Coolio, the rapper who was one of the biggest hip-hop recordings of the 1990s with hits such as “Gangsta’s Paradise” and “Fantastic Voyage,” passed away on Wednesday at the age of 59, his manager said.
Coolio died at a friend’s house in Los Angeles, longtime manager Jarez Posey told The Associated Press. The cause was not immediately clear.
Coolio won a Grammy for Best Solo Rap Performance for “Gangsta’s Paradise”, the 1995 hit from the soundtrack of the Michelle Pfeiffer film “Dangerous Minds” which featured a sample of Stevie Wonder’s 1976 song “Pastime Paradise” and played constantly. MTV was played.
The Grammy, and the pinnacle of its popularity, came in 1996, amid a fierce feud between the hip-hop communities of the two coasts, which would shortly after cost the lives of Tupac Shakur and The Notorious BIG.
Coolio largely managed to stay above the conflict.
“I want to claim this Grammy on behalf of the entire hip-hop nation, West Coast, East Coast and worldwide, united we stand, divided we fall,” he said from the podium as he accepted the award.
Born Artis Leon Ivey Jr., in Monessen, Pennsylvania south of Pittsburgh, Coolio moved to Compton, California. As a teenager, he spent some time in Northern California, where his mother sent him because she thought the city was too dangerous.
He said in interviews that he started rapping at 15 and knew at 18 that this was what he wanted to do with his life but that he would go to community school and work as a volunteer firefighter and airport security. before dedicating himself to the hip full-time. -hop scene.
His career began with the release of his debut album in 1994 on Tommy Boy Records, “It Takes a Thief”. The opening track, “Fantastic Voyage”, would reach number 3 on the Billboard Hot 100.
A year later, “Gangsta’s Paradise” would become a No. 1 single, with its dark opening lyrics:
“Walking through the valley of the shadow of death, I look at my life and realize there isn’t much left because I’ve laughed and laughed for so long that even my mother thinks my ghost is gone.”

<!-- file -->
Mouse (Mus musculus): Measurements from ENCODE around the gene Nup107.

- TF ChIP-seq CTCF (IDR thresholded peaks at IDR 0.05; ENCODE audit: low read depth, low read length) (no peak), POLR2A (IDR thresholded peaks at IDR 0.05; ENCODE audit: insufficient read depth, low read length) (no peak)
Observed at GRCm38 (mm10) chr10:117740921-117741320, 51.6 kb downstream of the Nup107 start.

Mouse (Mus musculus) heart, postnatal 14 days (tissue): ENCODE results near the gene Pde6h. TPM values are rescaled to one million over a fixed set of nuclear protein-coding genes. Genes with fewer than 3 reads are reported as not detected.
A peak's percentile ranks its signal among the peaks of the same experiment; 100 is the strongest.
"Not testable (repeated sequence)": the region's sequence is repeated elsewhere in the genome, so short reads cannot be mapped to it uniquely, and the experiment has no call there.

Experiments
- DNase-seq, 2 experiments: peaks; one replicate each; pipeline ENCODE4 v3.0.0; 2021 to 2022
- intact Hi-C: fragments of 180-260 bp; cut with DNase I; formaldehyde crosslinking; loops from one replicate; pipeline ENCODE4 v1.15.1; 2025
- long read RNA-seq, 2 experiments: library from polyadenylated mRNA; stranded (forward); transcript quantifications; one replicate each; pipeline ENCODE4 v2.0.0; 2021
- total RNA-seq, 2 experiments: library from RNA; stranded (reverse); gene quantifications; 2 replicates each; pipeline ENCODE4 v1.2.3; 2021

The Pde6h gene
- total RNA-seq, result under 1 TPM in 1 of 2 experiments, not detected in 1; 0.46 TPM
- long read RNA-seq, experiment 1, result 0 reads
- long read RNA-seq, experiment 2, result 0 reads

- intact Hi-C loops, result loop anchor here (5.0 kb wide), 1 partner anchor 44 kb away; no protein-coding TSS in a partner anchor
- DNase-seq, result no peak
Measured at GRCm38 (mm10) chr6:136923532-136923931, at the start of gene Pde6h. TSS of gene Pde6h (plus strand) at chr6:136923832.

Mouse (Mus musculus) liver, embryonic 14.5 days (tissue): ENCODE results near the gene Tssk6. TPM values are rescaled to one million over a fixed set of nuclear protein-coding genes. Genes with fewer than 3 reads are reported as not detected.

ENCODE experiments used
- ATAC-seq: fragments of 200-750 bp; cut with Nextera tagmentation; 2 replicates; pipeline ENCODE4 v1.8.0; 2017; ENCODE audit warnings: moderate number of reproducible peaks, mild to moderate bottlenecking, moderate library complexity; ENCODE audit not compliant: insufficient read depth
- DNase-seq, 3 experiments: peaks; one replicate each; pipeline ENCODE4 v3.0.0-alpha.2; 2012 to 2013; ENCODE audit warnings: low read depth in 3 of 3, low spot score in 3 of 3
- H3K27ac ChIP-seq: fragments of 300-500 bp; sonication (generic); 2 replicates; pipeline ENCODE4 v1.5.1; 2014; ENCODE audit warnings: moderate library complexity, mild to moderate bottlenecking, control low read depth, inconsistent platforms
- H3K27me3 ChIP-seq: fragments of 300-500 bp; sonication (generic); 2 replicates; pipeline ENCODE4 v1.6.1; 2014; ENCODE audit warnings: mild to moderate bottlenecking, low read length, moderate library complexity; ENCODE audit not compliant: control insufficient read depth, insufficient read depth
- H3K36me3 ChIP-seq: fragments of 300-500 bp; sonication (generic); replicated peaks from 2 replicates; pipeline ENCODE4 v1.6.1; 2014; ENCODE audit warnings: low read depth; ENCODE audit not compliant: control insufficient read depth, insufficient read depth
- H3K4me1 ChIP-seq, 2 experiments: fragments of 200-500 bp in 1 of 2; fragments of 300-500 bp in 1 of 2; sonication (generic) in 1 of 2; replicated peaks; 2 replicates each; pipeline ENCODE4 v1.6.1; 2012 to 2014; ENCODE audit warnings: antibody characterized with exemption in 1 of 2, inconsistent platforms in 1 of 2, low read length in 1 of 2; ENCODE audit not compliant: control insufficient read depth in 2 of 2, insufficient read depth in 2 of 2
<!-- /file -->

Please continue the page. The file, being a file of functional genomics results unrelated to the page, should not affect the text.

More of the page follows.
Social media brightened with reactions to the unexpected death.
“This is sad news,” Ice Cube said on Twitter. “Wishing this man’s rut to the top of the industry. Rest in peace, @Coolio.”
“Weird Al” Yankovic tweeted “RIP Coolio” along with a photo of the two men hugging.
Coolio had said in an interview that he wasn’t cool with Yankovic’s 1996 “Gangsta’s Paradise” parody, “Amish Paradise.” But the two later made peace.
The rapper would never again have a song nearly as big as “Gangsta’s Paradise,” but had later hits with “1, 2, 3, 4 (Sumpin’ New)” (1996) and 1997’s “CU When U Get There.” . “
Sales of his career albums totaled 4.8 million, with 978 million on-demand streams of his songs, according to Luminate. He would be nominated for a total of six Grammys.
And with his signature personality, he would go on to become a cultural staple, making occasional appearances, starring in a parenting reality show called “Coolio’s Rules”, providing the voice for an episode of the animated show “Gravity Falls” and providing the theme music for the Nickelodeon sitcom “Kenan & Kel.”
He had occasional legal troubles, including a 1998 conviction in Stuttgart, Germany, where a boutique store owner said he beat her when she tried to stop him from accepting merchandise without paying. He was sentenced to six months’ probation and a $30,000 fine.
He was married to Josefa Salinas from 1996 to 2000. They had four children together.